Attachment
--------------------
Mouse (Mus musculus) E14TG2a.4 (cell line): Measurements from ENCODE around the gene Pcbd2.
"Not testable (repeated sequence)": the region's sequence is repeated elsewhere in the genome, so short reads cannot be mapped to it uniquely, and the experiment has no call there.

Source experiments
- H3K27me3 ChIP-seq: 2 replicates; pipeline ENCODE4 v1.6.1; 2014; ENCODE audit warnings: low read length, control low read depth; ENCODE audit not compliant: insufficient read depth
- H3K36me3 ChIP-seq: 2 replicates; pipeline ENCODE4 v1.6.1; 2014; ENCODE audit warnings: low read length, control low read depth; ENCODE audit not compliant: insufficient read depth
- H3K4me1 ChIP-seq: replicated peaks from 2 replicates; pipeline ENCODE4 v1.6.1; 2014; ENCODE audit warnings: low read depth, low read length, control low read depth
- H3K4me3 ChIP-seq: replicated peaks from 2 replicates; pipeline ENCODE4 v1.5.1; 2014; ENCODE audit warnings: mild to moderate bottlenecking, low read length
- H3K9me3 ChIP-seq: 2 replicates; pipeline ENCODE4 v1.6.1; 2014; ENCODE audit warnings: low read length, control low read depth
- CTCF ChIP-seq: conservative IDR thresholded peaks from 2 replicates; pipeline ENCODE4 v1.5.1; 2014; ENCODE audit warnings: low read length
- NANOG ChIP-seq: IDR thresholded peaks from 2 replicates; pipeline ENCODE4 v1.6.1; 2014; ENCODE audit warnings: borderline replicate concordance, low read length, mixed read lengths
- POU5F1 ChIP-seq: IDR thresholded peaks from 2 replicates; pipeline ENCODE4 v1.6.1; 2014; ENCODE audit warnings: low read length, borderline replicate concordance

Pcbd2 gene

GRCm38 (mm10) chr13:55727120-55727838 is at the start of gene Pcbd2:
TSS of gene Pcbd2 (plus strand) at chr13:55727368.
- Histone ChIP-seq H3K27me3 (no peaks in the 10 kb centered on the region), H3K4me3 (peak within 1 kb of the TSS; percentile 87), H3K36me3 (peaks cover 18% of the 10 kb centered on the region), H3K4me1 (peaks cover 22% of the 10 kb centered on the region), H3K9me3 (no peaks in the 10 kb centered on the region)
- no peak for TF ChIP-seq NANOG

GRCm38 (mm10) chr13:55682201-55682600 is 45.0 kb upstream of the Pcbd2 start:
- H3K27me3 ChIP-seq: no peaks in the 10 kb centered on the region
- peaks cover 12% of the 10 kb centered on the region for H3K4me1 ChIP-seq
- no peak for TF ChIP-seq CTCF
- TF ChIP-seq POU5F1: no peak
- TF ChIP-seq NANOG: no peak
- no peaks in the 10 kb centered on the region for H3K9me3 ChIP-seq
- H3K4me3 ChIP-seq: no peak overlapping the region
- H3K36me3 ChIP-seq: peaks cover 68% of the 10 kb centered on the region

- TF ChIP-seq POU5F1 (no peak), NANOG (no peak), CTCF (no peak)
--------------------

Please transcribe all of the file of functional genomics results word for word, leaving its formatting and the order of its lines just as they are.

Mouse (Mus musculus) E14TG2a.4 (cell line): Measurements from ENCODE around the gene Pcbd2.
"Not testable (repeated sequence)": the region's sequence is repeated elsewhere in the genome, so short reads cannot be mapped to it uniquely, and the experiment has no call there.

Source experiments
- H3K27me3 ChIP-seq: 2 replicates; pipeline ENCODE4 v1.6.1; 2014; ENCODE audit warnings: low read length, control low read depth; ENCODE audit not compliant: insufficient read depth
- H3K36me3 ChIP-seq: 2 replicates; pipeline ENCODE4 v1.6.1; 2014; ENCODE audit warnings: low read length, control low read depth; ENCODE audit not compliant: insufficient read depth
- H3K4me1 ChIP-seq: replicated peaks from 2 replicates; pipeline ENCODE4 v1.6.1; 2014; ENCODE audit warnings: low read depth, low read length, control low read depth
- H3K4me3 ChIP-seq: replicated peaks from 2 replicates; pipeline ENCODE4 v1.5.1; 2014; ENCODE audit warnings: mild to moderate bottlenecking, low read length
- H3K9me3 ChIP-seq: 2 replicates; pipeline ENCODE4 v1.6.1; 2014; ENCODE audit warnings: low read length, control low read depth
- CTCF ChIP-seq: conservative IDR thresholded peaks from 2 replicates; pipeline ENCODE4 v1.5.1; 2014; ENCODE audit warnings: low read length
- NANOG ChIP-seq: IDR thresholded peaks from 2 replicates; pipeline ENCODE4 v1.6.1; 2014; ENCODE audit warnings: borderline replicate concordance, low read length, mixed read lengths
- POU5F1 ChIP-seq: IDR thresholded peaks from 2 replicates; pipeline ENCODE4 v1.6.1; 2014; ENCODE audit warnings: low read length, borderline replicate concordance

Pcbd2 gene

GRCm38 (mm10) chr13:55727120-55727838 is at the start of gene Pcbd2:
TSS of gene Pcbd2 (plus strand) at chr13:55727368.
- Histone ChIP-seq H3K27me3 (no peaks in the 10 kb centered on the region), H3K4me3 (peak within 1 kb of the TSS; percentile 87), H3K36me3 (peaks cover 18% of the 10 kb centered on the region), H3K4me1 (peaks cover 22% of the 10 kb centered on the region), H3K9me3 (no peaks in the 10 kb centered on the region)
- no peak for TF ChIP-seq NANOG

GRCm38 (mm10) chr13:55682201-55682600 is 45.0 kb upstream of the Pcbd2 start:
- H3K27me3 ChIP-seq: no peaks in the 10 kb centered on the region
- peaks cover 12% of the 10 kb centered on the region for H3K4me1 ChIP-seq
- no peak for TF ChIP-seq CTCF
- TF ChIP-seq POU5F1: no peak
- TF ChIP-seq NANOG: no peak
- no peaks in the 10 kb centered on the region for H3K9me3 ChIP-seq
- H3K4me3 ChIP-seq: no peak overlapping the region
- H3K36me3 ChIP-seq: peaks cover 68% of the 10 kb centered on the region

- TF ChIP-seq POU5F1 (no peak), NANOG (no peak), CTCF (no peak)